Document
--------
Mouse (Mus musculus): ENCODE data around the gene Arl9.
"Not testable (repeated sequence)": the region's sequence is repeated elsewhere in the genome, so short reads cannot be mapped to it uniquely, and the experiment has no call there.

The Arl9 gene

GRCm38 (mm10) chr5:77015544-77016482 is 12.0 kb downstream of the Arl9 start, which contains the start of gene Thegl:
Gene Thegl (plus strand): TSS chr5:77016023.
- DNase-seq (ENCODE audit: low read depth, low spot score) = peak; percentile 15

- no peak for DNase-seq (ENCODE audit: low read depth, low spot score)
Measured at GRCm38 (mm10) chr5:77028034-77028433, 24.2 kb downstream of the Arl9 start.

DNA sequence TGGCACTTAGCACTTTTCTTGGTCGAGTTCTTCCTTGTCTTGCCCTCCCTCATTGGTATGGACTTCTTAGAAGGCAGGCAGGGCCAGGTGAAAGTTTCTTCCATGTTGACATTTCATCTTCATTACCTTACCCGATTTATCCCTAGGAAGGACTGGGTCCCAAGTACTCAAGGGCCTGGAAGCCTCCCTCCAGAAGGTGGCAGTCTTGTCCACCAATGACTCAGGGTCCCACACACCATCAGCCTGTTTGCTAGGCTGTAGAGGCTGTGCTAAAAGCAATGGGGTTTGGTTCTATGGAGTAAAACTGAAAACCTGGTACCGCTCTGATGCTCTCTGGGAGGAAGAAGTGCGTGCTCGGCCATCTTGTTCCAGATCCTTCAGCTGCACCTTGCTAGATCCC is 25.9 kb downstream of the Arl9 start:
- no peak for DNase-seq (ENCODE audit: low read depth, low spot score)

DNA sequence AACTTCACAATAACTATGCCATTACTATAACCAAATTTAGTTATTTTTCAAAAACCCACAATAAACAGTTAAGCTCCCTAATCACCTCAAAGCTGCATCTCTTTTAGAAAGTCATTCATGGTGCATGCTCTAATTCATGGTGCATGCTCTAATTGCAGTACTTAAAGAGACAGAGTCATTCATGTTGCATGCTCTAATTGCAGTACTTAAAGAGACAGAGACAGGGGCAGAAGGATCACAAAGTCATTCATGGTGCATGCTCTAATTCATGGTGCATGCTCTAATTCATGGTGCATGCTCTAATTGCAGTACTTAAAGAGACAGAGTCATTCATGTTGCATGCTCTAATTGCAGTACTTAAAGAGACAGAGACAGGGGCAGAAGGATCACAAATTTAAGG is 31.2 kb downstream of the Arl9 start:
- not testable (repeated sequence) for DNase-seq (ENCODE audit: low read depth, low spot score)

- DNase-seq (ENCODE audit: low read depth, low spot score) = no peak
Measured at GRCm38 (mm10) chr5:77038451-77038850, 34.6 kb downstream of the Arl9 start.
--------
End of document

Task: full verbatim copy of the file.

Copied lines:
Mouse (Mus musculus): ENCODE data around the gene Arl9.
"Not testable (repeated sequence)": the region's sequence is repeated elsewhere in the genome, so short reads cannot be mapped to it uniquely, and the experiment has no call there.

The Arl9 gene

GRCm38 (mm10) chr5:77015544-77016482 is 12.0 kb downstream of the Arl9 start, which contains the start of gene Thegl:
Gene Thegl (plus strand): TSS chr5:77016023.
- DNase-seq (ENCODE audit: low read depth, low spot score) = peak; percentile 15

- no peak for DNase-seq (ENCODE audit: low read depth, low spot score)
Measured at GRCm38 (mm10) chr5:77028034-77028433, 24.2 kb downstream of the Arl9 start.

DNA sequence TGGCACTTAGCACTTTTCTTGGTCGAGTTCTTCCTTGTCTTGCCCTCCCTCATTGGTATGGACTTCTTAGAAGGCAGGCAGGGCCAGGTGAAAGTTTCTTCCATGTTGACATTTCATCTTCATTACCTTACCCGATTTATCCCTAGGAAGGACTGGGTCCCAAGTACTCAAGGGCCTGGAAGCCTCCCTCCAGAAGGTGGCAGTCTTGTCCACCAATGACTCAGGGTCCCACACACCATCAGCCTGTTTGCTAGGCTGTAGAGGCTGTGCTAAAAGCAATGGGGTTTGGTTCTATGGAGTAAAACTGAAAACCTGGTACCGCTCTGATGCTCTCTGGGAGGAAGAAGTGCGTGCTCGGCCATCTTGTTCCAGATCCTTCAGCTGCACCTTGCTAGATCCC is 25.9 kb downstream of the Arl9 start:
- no peak for DNase-seq (ENCODE audit: low read depth, low spot score)

DNA sequence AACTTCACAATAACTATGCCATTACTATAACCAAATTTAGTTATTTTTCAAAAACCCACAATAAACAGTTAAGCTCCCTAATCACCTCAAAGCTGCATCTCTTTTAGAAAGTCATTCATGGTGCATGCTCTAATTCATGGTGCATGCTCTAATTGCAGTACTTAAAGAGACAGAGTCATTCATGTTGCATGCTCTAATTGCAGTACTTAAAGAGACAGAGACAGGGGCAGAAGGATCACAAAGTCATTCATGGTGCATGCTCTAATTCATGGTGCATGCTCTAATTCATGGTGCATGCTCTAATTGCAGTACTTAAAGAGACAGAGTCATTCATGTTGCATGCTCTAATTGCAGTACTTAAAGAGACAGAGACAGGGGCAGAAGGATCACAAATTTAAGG is 31.2 kb downstream of the Arl9 start:
- not testable (repeated sequence) for DNase-seq (ENCODE audit: low read depth, low spot score)

- DNase-seq (ENCODE audit: low read depth, low spot score) = no peak
Measured at GRCm38 (mm10) chr5:77038451-77038850, 34.6 kb downstream of the Arl9 start.